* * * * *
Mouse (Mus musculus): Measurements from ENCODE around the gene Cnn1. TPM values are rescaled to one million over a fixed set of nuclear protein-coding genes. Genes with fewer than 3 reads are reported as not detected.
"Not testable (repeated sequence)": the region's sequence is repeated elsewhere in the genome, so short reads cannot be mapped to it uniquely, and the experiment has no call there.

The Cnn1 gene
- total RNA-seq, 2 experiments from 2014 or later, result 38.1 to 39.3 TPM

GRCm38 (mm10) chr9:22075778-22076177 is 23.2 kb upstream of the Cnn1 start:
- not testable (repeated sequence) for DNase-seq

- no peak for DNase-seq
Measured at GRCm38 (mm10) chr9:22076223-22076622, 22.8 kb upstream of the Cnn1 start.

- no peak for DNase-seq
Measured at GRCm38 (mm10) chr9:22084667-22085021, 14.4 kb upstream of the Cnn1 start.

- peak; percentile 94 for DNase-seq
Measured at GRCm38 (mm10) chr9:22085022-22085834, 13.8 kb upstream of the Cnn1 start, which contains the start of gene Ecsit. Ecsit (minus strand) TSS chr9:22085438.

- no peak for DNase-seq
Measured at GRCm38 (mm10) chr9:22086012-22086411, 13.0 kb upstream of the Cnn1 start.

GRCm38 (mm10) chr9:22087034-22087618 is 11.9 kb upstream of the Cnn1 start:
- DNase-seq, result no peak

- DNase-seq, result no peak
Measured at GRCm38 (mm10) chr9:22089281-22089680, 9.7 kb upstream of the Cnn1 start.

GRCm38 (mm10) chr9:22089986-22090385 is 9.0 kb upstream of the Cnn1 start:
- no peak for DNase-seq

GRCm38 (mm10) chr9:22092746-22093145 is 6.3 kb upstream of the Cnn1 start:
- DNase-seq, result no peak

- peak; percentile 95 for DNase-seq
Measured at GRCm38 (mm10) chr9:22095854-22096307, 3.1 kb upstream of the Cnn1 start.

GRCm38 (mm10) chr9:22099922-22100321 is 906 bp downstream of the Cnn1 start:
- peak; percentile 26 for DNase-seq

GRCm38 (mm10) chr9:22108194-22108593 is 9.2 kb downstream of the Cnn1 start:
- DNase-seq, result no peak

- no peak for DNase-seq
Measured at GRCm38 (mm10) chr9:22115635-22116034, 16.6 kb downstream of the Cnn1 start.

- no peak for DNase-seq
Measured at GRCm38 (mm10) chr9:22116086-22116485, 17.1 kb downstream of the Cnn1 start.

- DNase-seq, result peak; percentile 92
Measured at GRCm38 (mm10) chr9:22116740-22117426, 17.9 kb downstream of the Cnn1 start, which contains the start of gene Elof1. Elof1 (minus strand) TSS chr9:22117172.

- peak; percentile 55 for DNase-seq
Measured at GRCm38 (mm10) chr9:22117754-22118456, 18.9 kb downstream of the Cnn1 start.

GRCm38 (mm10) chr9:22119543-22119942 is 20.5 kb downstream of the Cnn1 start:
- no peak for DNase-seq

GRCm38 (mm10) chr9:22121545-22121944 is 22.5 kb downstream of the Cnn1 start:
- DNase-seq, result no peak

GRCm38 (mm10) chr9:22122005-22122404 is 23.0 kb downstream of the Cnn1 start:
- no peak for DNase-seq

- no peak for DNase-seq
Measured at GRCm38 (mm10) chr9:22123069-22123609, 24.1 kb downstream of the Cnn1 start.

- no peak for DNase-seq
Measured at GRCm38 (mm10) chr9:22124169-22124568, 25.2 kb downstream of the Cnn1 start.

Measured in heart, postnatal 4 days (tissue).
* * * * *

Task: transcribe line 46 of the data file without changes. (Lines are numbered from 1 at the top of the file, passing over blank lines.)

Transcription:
Measured at GRCm38 (mm10) chr9:22124169-22124568, 25.2 kb downstream of the Cnn1 start.